Publishing companies and what they’re about

There are many major publishing companies that work with both aspiring and inspiring writers, some well-established and others rising. My choice of a major publishing company was Penguin Books.

Penguin Books is a British publishing house which was co-founded by Sir Allen Lane and his brothers, Richard and John in 1935. Penguin Books were revolutionary in their part of publishing inexpensive paperback books in English high streets, their part in allowing a wider reading list was pivotal in how we can easily access so many books now.  This was their goal.

I chose Penguin Books as they have a plethora of different genres that they publish, this ranges from children’s books such as  Tom Fletcher’s “The Christmasaurus”, to Clive Cussler’s “Typhoon Fury” which is a suspense novel focusing on war in the Phillipines – both from Penguin Books publishing.

Penguin books also have some off-shooting ventures that further broaden the range of books in their arsenal, one of these being ‘Puffin books’ which is designed for ages 7+ and is focused solely on children’s authors such as Roald Dahl, Jeff Kinney and Jacqueline Wilson. They also advertise another service for younger children aged 0-7 called “Ladybird”.

It’s appropriate for Penguin books to have all of these different services that aid children in reading from such an early age, it goes to show that their original ideals of creating in-expensive paperback books to allow a larger population to read is still in full effect, even today.

2 thoughts on “Publishing companies and what they’re about”

  1. Amy Aspin’s reply

    HarperCollins Publishers LLC is one of the world’s largest publishing companies and is one of the Big Five English-language publishing companies, alongside Hachette, Macmillan, Penguin Random House, and Simon & Schuster. In 1989, Collins was bought by Rupert Murdoch’s News Corporation, and the publisher was combined with Harper & Row. This then created the merged company of HarperCollins. In addition to the simplified and merged name, the logo for HarperCollins was derived from the torch logo for Harper and Row, and the fountain logo for Collins, which were combined into a stylized set of flames atop waves.

    Before the merger, Children’s book editor Ursula Nordstrom was the director of Harper’s Department of Books for Boys and Girls from the years 1940 to 1973, overseeing the publication of classics such as Goodnight Moon, Where the Wild Things Are, The Giving Tree and Charlotte’s Web. Whereas after the merger the company HarperCollins produces great novels such as Go Set a Watchman by Harper Lee (2015), Pretty Little Liars, Sara Shepard (2006) and American Gods, Neil Gaiman (2001).

    HarperCollins has over 120 book imprints, most of which are based in the USA. Collins still exists as an imprint, mostly for wildlife and natural history books, field guides, as well as English and bilingual dictionaries. On February 8, 2013, it was announced that some parts of the Collins non-fiction imprint would be merged with the HarperPress imprint to form the new William Collins imprint.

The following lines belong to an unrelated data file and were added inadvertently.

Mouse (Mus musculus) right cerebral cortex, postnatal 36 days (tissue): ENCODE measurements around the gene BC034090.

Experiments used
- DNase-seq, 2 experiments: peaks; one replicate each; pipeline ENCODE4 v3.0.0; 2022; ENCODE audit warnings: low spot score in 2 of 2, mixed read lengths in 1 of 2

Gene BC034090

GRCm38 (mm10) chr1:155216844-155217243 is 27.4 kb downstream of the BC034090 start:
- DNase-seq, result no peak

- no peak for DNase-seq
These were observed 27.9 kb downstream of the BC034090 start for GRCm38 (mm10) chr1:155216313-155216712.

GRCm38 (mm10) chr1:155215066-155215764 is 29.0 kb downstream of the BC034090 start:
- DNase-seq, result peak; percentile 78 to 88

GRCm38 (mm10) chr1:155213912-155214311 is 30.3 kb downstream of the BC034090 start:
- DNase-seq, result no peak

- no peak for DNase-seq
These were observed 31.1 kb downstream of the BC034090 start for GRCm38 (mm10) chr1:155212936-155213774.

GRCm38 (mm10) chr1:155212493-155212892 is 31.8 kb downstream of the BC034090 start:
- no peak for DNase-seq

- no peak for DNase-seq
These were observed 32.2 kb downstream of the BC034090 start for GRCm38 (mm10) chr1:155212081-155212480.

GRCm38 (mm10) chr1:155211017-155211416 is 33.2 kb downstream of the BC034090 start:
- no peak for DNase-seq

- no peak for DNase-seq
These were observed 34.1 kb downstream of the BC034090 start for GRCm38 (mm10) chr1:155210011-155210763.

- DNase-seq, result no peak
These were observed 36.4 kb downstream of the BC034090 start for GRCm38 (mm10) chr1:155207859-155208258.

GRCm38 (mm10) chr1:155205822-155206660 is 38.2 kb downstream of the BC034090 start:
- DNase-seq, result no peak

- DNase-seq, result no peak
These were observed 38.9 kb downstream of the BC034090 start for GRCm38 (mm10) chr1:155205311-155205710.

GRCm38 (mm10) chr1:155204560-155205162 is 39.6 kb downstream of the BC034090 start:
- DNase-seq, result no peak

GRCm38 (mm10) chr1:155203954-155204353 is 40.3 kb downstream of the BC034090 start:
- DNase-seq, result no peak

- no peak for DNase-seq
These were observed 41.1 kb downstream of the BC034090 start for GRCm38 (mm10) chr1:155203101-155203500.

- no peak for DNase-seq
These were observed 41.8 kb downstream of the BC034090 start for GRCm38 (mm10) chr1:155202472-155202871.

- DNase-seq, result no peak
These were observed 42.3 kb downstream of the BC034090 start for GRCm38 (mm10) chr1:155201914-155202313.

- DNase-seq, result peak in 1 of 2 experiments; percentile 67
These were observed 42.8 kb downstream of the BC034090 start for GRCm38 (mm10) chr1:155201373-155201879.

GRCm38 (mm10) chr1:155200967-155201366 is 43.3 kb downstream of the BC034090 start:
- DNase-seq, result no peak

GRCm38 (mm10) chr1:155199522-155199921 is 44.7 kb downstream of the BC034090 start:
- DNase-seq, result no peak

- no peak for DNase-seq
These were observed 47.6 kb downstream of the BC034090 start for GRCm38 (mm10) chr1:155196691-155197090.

2. Bloodaxe books is an independent publishing company that was named after the Viking Erik Bloodaxe, who was the last Viking king of independent Northumbria. They are a leading publisher of poetry in Britain, and has patrons such as Carol Ann Duffy and Benjamin Zephaniah.

    The company was founded by Neil Astley in 1978 in Newcastle, and in 1982, Astley and Simon Thirsk became the founder directors of Bloodaxe Books ltd, which is now a non-profit limited company. They receive grant support from Arts Council England, which has made it possible for them to publish around thirty new titles per year and to sell more poetry books than any other subsidised publishers in Britain. They are now internationally renowned for their quality of literature and excellence in book design.

    Many of the authors have won prizes for the books that have been published including the T.S Eliot Prize, which was awarded to authors such as Philip Gross in 2009 for The Water Table, and JEn Hadfield in 2008 for Nigh-No-Place; the Pulitzer, which was awarded to W.S Merwin in 2009 for Shadow of Sirius and in 2000 to C.K Williams for Repair; and the Nobel Prize for Literature awarded many times to various authors from years 1974 to 2011. They have also opened up contemporary poetry to thousands of new readers.

    The company was split three ways in 1997, as distribution was taken over by Littlehampton Book Services. Editorial, publicity and rights were moved to a new base in Northumberland in 2000 and the sales and finance was taken over by the sister company Pandon Press in North Wales. Now, Bloodaxe’s editorial, publicity and rights office is still located in Northumberland and sales are still taken care of in North Wales. However, distribution is now being done by Grantham Book Services and book trade marketing is taken care of by PG UK.

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